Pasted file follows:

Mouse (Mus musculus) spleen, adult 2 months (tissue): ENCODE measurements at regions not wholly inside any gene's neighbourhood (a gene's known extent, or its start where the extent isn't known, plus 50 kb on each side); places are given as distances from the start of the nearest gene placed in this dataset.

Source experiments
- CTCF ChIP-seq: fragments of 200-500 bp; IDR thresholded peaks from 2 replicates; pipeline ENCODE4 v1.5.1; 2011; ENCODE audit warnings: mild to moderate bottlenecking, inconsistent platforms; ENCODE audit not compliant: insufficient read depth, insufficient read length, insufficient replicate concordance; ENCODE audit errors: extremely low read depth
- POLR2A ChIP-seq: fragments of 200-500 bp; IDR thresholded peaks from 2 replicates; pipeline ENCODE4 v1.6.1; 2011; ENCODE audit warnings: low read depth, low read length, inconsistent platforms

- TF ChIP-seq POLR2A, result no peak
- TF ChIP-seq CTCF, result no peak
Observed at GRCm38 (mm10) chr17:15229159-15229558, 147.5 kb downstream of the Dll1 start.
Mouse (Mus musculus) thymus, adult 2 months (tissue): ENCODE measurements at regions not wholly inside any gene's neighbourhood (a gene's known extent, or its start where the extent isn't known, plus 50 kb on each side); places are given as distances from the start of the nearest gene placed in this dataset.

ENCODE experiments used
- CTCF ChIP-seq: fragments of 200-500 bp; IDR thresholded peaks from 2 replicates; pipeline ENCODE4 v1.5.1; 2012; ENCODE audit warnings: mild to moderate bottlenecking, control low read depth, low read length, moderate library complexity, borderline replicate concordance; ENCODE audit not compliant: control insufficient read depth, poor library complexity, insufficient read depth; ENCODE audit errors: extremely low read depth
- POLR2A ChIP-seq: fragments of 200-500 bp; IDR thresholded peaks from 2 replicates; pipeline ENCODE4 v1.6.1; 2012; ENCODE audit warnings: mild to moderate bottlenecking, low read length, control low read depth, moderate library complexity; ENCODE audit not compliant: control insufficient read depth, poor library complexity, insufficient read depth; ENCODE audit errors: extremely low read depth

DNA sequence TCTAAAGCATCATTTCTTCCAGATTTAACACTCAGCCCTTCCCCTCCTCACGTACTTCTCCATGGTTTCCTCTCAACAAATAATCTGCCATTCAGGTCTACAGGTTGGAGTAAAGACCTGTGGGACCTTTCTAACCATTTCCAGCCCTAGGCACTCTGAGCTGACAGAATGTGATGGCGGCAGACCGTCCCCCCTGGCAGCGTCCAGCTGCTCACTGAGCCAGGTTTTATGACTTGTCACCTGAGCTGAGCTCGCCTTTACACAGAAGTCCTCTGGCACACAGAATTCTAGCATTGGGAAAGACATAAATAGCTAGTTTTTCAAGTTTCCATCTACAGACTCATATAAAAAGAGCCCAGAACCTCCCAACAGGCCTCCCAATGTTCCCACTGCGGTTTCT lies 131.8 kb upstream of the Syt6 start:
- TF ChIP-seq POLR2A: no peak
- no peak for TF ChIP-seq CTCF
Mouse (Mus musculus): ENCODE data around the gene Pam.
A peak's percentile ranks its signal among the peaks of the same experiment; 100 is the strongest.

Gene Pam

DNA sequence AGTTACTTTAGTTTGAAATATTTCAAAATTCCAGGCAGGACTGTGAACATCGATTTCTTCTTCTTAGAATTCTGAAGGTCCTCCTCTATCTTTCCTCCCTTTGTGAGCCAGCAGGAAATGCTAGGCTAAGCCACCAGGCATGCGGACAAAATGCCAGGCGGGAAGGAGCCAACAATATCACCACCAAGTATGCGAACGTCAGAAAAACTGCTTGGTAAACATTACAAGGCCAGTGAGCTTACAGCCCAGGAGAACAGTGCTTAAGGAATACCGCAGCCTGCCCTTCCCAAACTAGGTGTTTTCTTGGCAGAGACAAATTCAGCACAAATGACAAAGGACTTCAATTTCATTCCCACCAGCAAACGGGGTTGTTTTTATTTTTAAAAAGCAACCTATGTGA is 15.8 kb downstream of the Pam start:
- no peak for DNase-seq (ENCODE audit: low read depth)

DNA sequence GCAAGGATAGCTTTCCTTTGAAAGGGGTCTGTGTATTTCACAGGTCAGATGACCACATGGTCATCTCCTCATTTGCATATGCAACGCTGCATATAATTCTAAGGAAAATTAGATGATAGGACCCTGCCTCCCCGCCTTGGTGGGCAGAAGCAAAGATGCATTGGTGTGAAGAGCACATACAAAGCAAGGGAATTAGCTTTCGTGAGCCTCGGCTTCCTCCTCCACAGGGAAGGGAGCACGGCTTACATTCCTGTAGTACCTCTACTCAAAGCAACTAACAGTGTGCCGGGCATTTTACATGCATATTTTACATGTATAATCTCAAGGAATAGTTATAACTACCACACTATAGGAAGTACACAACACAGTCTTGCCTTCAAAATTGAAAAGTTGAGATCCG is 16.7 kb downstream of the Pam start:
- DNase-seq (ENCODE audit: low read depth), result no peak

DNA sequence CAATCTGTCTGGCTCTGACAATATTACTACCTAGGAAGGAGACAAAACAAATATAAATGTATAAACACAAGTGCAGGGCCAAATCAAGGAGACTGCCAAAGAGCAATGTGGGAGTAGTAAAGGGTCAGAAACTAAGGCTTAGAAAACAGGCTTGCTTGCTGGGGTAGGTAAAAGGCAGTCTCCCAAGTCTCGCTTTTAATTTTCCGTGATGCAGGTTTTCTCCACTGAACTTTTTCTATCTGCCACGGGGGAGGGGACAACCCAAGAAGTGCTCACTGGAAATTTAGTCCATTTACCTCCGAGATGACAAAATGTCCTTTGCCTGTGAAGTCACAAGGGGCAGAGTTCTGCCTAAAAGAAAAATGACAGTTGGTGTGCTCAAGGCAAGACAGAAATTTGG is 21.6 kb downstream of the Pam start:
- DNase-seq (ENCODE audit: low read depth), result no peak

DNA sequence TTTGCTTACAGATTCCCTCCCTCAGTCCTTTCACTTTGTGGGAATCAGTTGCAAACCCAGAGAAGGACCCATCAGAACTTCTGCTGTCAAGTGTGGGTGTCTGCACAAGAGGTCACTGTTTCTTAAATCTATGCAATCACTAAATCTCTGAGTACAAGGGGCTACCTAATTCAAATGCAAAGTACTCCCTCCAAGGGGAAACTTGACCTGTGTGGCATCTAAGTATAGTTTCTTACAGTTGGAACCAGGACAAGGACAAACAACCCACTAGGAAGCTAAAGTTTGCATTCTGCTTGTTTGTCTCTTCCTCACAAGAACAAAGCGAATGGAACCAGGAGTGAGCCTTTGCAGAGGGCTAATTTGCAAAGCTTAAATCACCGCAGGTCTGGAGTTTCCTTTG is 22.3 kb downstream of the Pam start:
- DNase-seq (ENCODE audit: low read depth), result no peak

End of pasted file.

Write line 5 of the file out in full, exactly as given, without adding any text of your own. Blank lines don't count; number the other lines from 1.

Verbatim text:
- TF ChIP-seq POLR2A, result no peak